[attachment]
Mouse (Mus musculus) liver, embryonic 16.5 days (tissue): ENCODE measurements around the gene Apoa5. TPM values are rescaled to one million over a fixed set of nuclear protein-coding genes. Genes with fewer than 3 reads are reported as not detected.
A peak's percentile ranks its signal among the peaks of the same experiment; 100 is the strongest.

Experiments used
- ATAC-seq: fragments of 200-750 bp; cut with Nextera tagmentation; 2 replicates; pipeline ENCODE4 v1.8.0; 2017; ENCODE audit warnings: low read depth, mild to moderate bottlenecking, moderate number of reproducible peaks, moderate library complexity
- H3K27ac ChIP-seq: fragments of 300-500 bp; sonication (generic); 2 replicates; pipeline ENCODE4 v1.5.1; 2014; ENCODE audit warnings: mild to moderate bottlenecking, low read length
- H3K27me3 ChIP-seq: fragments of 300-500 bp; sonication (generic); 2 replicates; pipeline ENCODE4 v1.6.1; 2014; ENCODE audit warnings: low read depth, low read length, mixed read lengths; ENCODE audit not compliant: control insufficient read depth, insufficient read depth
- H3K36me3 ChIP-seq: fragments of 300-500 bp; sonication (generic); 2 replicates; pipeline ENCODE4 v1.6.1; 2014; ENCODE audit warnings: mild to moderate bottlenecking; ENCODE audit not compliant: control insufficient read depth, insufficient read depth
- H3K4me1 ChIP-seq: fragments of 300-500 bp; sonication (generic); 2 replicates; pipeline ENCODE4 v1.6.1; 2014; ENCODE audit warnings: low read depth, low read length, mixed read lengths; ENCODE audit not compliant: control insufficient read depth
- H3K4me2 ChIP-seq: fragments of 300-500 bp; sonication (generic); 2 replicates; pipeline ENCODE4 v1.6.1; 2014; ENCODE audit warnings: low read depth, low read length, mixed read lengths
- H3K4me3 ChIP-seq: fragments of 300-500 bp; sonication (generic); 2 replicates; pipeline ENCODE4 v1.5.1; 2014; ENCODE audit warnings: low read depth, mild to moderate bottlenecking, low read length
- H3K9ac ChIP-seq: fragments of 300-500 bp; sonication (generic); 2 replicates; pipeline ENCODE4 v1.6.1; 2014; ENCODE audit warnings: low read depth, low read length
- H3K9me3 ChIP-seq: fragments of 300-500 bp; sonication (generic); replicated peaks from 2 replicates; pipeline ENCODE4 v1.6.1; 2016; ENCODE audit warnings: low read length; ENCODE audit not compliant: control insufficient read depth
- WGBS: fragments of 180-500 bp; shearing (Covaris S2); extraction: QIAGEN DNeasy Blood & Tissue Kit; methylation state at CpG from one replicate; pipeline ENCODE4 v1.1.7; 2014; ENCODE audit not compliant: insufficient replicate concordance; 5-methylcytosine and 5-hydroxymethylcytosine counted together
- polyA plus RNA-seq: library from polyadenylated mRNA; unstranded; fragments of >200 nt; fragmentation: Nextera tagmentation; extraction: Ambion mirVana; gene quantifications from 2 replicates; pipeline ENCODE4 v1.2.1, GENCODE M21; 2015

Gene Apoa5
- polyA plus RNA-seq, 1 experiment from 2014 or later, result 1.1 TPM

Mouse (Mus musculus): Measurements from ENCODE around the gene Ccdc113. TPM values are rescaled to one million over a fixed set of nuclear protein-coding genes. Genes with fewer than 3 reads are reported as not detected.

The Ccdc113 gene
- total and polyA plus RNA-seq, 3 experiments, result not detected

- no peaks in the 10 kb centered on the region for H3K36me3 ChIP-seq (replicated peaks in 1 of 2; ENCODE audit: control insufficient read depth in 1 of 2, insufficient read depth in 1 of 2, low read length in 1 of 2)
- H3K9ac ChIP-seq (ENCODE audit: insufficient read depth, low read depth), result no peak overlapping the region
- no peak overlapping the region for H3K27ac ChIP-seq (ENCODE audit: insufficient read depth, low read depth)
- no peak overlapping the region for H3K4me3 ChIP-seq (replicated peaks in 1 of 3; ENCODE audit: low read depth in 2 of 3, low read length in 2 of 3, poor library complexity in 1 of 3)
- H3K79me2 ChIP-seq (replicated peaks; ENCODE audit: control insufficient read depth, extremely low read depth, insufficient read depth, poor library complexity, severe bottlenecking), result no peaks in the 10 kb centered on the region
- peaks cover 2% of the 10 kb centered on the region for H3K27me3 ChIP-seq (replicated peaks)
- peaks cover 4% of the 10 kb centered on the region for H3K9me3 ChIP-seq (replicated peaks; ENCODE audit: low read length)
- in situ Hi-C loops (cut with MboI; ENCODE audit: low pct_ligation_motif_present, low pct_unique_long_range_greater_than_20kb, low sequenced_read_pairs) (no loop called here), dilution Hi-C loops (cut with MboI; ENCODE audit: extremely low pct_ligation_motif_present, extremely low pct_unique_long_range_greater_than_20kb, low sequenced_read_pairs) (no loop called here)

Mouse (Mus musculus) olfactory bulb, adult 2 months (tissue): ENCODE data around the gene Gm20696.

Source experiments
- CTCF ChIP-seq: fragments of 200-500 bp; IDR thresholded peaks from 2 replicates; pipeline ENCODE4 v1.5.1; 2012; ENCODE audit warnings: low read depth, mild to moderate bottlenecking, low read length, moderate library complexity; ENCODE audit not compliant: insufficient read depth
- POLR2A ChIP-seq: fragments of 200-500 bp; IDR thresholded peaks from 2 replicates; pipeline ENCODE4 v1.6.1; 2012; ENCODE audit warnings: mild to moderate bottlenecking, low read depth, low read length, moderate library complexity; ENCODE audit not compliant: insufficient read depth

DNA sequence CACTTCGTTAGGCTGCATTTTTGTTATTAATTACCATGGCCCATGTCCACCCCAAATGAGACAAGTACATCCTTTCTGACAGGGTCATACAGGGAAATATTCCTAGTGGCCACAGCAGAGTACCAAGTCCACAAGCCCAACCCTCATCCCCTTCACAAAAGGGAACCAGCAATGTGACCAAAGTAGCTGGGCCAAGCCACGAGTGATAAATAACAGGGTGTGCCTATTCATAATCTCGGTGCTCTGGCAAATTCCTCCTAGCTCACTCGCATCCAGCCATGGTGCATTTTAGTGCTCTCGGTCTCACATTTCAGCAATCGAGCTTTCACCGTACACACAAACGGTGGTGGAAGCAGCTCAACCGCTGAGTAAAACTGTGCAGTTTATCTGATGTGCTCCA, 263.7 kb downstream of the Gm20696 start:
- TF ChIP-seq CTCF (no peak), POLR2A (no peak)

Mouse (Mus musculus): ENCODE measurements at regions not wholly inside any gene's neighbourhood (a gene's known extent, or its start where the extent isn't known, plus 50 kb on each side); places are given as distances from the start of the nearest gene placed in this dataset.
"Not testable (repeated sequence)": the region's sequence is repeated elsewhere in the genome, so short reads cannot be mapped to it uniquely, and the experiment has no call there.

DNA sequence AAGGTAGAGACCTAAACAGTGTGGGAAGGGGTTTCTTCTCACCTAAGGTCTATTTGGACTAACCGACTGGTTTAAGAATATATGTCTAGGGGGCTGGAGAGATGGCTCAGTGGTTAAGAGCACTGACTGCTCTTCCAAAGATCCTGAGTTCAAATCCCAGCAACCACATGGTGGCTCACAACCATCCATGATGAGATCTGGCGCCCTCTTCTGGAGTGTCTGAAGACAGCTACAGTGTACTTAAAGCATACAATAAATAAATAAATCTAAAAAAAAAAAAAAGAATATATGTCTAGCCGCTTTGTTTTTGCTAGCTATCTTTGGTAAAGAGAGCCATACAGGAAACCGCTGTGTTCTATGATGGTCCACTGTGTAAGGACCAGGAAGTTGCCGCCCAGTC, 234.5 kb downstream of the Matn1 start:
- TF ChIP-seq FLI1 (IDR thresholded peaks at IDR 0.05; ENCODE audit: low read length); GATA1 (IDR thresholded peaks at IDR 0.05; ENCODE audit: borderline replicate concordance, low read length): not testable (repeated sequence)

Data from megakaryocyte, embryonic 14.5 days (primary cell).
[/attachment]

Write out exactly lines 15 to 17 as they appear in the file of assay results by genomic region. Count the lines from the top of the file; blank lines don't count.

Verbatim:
Gene Apoa5
- polyA plus RNA-seq, 1 experiment from 2014 or later, result 1.1 TPM

Mouse (Mus musculus): Measurements from ENCODE around the gene Ccdc113. TPM values are rescaled to one million over a fixed set of nuclear protein-coding genes. Genes with fewer than 3 reads are reported as not detected.